How to Measure Quality of Hire
Learn of our 5 great ways to measure quality of hire which makes organisations make informed decisions about future hires.
The term “skills-based hiring”, or “skills-based recruiting” has become common place, and is currently in vogue amoung human resources and talent acquisition circles. At first-glance, skills based hiring seems like an obvious concept, as naturally employers want their employees to have skills, and on some level, have been recruiting for skills this whole time. However, although employers claim to hire based on skills, this historically as not always been the case.
In this article, we will outline what we mean by skills based hiring, why it matter in recruitment, and how it represents an innovation over and above traditional hiring practices.
Skills based hiring is a recruitment strategy that involves selecting candidates based a specific set of skills instead of their experience. Historically, employers have been hiring for experience instead of skills, pretending that previous experience, CV content, or interview responses were sufficient measures of certain skills, giving candidates the benefit of the doubt. For example, if a candidate holds a degree in mathematics, employers would consider this sufficient evidence of numerical reasoning ability, and thus avoid addressing this specific skill during the recruitment process.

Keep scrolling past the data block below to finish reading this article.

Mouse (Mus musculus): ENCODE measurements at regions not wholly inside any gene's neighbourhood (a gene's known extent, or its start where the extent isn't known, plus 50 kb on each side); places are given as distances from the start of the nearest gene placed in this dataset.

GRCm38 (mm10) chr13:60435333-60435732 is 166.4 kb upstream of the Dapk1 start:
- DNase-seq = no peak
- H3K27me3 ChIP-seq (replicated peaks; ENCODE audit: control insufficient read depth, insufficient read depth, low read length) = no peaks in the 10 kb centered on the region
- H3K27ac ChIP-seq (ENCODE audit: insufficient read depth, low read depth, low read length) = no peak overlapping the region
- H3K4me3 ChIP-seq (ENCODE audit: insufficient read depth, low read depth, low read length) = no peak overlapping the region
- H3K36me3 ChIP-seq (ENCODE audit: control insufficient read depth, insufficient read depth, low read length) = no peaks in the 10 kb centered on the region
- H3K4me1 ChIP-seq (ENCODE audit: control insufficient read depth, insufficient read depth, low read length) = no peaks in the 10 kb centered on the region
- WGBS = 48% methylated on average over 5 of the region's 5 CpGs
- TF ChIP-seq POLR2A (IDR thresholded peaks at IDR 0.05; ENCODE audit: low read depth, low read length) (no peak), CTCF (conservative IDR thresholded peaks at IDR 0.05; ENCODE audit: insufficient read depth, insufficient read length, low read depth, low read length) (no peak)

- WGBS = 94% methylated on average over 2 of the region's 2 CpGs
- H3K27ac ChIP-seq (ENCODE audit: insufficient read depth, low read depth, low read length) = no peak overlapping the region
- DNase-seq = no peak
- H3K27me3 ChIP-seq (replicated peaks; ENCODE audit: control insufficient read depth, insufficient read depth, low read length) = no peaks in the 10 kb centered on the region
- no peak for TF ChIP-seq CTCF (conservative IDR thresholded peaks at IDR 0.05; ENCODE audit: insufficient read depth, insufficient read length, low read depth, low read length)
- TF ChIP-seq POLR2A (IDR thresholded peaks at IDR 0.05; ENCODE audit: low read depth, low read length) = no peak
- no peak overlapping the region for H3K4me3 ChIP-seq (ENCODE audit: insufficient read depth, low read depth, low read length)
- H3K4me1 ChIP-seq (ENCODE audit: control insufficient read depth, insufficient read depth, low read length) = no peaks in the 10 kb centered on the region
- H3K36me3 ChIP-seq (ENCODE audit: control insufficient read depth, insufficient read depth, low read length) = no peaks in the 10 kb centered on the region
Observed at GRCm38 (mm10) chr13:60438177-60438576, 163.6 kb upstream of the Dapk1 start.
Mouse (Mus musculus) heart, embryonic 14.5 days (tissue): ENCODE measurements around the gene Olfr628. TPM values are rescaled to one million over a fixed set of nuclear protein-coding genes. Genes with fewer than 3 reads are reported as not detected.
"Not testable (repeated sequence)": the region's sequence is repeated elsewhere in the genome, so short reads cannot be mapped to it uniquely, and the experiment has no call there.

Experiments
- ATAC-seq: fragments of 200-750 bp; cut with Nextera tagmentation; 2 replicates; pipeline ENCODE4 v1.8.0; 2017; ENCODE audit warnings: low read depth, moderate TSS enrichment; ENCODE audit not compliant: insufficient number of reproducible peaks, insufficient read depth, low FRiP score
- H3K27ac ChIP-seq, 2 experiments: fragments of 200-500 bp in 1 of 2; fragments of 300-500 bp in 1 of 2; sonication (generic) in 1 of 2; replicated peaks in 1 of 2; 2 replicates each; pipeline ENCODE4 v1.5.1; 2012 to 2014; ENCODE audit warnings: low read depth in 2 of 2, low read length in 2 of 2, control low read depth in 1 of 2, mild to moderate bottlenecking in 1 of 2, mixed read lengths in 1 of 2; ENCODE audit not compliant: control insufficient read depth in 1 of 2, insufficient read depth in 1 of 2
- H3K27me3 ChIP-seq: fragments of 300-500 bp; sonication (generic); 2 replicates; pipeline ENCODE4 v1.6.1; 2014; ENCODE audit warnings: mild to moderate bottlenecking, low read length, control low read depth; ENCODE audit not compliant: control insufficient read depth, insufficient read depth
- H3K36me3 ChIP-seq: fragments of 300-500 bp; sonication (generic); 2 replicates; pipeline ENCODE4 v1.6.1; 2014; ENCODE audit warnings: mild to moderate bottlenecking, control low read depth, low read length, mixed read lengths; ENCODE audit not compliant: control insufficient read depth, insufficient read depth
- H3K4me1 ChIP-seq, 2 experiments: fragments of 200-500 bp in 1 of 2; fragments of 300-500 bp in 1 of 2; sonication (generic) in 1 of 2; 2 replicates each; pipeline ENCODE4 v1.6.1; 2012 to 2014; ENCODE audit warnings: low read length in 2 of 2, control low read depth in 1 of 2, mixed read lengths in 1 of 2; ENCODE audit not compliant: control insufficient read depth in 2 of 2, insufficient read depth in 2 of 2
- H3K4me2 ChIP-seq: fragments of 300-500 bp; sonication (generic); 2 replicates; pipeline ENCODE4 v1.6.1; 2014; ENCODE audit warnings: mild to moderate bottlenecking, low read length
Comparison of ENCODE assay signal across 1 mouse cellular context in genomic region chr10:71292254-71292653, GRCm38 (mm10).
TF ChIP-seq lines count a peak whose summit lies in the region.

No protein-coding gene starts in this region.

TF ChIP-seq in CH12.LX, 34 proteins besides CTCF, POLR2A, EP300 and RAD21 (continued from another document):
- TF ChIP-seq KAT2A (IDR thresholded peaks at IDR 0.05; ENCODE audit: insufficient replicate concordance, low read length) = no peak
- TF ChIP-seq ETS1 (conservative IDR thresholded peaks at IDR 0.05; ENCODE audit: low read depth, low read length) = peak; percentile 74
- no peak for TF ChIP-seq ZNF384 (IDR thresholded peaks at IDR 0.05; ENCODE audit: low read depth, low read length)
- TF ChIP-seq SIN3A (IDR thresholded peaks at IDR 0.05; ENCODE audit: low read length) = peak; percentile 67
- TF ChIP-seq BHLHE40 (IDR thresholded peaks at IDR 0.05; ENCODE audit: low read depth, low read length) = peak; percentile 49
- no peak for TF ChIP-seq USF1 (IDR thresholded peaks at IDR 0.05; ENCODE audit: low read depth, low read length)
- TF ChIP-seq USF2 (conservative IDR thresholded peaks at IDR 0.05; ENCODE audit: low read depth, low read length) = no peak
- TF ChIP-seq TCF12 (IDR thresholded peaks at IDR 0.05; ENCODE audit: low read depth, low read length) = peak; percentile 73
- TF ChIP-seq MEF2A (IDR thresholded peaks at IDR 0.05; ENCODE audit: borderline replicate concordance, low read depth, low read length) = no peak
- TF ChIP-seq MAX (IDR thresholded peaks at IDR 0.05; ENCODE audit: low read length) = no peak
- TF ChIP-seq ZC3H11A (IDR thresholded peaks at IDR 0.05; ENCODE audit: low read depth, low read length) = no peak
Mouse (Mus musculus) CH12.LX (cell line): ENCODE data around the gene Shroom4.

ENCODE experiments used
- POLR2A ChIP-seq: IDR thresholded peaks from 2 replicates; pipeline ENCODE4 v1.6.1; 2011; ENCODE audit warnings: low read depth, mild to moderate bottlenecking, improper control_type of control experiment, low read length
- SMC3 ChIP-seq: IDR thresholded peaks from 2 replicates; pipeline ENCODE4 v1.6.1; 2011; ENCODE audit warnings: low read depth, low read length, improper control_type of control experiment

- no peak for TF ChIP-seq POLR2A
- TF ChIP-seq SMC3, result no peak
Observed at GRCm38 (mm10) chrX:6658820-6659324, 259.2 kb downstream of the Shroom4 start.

In reality, qualifications and experience are poor indicators of performance in the workplace, and make for highly ineffective selection tools. Indeed, even candidates with degrees in highly quantitative subjects can score low-average on numerical reasoning tests, as mathematical knowledge does not equal numerical reasoning. The latter, however, is a substantially more powerful predictor of performance in the workplace, with reasoning tests representing one of the most evidence based approaches to screening. Even if educational attainment was a useful measure of these skills, degree results would only be a useful indicator for a year or two after graduating, as naturally people develop their skills over time. As a result, educational achievements 5-10+ years ago simply have no baring whatsoever when it comes to their present day skills.